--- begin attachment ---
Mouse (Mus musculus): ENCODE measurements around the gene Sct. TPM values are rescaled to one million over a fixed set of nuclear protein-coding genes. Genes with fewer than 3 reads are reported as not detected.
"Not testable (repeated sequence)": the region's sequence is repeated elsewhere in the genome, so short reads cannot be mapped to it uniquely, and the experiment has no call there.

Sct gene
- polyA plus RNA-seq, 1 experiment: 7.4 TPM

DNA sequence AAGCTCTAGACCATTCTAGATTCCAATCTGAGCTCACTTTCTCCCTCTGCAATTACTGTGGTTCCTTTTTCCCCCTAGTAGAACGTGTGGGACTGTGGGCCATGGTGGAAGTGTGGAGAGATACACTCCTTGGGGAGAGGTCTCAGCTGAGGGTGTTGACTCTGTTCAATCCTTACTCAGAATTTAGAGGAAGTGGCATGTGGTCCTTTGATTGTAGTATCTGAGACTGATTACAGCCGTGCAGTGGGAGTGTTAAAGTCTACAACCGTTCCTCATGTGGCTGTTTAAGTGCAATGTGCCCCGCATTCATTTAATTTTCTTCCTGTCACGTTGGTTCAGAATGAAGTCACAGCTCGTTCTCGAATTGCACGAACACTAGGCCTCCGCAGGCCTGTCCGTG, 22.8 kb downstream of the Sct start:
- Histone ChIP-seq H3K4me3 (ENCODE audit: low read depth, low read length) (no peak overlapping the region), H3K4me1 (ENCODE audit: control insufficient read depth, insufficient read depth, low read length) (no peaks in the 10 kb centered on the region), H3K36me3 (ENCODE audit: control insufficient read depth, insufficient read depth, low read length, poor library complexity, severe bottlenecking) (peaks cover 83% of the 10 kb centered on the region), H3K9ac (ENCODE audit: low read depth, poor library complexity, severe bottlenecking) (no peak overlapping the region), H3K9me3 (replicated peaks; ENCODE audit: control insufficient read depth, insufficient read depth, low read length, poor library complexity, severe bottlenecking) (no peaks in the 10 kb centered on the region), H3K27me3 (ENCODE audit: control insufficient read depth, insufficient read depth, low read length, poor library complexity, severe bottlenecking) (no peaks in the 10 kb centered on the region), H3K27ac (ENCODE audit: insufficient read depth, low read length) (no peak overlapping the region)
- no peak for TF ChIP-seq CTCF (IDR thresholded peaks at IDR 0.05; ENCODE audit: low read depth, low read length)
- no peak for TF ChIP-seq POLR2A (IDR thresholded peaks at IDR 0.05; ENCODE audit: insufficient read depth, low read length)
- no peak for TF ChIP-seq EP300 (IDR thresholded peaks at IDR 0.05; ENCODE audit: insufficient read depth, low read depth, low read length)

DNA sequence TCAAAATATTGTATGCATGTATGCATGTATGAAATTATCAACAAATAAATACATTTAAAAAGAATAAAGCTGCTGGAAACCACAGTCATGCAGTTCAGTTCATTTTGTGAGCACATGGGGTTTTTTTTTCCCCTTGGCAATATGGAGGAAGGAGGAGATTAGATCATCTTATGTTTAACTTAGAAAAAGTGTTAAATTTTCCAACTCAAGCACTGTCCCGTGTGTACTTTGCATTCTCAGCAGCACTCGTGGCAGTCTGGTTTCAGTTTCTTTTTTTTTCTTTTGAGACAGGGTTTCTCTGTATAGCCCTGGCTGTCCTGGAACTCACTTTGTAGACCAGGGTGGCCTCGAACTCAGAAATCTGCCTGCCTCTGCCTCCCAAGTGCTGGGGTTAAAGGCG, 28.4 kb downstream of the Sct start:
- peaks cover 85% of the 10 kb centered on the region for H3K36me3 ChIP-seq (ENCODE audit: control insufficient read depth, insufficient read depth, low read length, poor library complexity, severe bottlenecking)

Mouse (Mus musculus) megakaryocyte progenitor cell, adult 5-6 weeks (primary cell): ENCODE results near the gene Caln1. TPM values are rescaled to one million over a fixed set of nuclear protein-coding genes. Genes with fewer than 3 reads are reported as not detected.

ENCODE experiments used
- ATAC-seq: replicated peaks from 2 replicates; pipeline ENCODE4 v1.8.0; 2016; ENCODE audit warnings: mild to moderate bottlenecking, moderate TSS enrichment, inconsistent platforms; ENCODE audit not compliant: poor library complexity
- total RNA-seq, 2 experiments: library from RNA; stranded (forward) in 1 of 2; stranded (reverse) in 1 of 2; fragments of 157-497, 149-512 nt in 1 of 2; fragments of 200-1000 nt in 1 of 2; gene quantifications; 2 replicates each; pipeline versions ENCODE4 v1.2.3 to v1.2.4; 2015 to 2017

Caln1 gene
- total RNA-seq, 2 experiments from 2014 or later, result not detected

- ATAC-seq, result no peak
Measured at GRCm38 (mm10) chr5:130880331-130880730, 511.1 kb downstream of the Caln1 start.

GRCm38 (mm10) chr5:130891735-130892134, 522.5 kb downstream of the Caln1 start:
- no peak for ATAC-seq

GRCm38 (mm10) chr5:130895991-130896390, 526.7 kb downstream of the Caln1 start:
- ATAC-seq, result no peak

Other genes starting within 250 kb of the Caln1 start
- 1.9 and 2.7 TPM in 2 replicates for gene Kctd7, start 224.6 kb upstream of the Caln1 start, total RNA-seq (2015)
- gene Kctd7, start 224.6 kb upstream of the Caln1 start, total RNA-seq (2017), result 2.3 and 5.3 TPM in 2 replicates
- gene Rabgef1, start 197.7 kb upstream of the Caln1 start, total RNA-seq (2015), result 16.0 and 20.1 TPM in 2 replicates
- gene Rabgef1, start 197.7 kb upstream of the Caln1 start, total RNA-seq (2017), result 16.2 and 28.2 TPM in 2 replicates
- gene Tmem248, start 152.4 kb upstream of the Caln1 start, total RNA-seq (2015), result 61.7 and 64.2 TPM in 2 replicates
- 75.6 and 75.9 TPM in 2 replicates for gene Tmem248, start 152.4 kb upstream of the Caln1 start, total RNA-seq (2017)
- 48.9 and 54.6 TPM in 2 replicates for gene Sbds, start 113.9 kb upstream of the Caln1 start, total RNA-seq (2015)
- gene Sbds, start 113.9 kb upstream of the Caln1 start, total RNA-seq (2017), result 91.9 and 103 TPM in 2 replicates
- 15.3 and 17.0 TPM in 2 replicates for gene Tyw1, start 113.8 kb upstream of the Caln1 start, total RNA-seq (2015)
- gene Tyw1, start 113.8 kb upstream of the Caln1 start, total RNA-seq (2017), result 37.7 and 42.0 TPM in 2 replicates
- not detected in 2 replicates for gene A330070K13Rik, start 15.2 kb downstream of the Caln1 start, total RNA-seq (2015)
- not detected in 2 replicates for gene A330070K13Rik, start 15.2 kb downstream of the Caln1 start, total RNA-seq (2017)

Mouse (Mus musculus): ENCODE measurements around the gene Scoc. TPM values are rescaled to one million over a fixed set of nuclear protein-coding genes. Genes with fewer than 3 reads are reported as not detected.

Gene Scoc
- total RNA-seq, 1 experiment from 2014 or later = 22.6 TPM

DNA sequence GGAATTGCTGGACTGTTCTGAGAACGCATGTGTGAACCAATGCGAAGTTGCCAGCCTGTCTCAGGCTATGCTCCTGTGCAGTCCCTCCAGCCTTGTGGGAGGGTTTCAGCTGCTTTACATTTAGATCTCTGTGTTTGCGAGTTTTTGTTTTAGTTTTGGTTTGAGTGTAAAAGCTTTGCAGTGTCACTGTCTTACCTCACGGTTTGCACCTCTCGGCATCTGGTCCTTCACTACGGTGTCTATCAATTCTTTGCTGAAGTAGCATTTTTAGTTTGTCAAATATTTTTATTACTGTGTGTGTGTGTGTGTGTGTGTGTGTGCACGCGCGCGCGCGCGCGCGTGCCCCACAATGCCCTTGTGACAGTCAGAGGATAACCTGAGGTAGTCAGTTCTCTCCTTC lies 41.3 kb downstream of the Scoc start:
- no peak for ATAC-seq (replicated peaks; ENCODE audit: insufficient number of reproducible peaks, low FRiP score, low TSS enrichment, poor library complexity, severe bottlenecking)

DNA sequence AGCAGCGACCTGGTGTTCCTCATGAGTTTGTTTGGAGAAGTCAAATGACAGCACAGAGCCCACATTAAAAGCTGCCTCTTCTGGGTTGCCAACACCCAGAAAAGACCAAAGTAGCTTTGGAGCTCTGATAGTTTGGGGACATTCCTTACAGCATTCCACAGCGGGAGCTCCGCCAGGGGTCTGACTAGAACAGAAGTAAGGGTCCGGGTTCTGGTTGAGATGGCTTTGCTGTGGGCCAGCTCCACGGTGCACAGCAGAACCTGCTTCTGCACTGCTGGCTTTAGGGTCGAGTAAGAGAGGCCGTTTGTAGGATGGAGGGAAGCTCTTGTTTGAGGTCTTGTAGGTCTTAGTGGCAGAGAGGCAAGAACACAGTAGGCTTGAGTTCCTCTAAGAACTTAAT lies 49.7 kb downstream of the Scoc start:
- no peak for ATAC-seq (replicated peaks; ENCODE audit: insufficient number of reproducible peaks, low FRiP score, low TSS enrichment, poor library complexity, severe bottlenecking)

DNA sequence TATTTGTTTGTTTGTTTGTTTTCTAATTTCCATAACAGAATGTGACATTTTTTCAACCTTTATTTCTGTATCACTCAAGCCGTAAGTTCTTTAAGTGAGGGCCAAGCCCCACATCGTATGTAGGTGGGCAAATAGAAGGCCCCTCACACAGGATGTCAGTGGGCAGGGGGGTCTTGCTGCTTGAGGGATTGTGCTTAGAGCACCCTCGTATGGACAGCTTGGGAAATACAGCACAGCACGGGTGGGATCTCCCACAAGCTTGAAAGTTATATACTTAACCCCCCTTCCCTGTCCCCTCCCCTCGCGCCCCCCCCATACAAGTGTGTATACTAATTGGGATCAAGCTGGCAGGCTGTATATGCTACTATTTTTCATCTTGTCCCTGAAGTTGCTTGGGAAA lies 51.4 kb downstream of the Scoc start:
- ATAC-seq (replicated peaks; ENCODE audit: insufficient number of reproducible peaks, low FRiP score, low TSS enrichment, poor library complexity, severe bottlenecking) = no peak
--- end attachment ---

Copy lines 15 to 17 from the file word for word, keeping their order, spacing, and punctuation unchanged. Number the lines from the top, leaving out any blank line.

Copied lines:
- total RNA-seq, 2 experiments: library from RNA; stranded (forward) in 1 of 2; stranded (reverse) in 1 of 2; fragments of 157-497, 149-512 nt in 1 of 2; fragments of 200-1000 nt in 1 of 2; gene quantifications; 2 replicates each; pipeline versions ENCODE4 v1.2.3 to v1.2.4; 2015 to 2017

Caln1 gene
- total RNA-seq, 2 experiments from 2014 or later, result not detected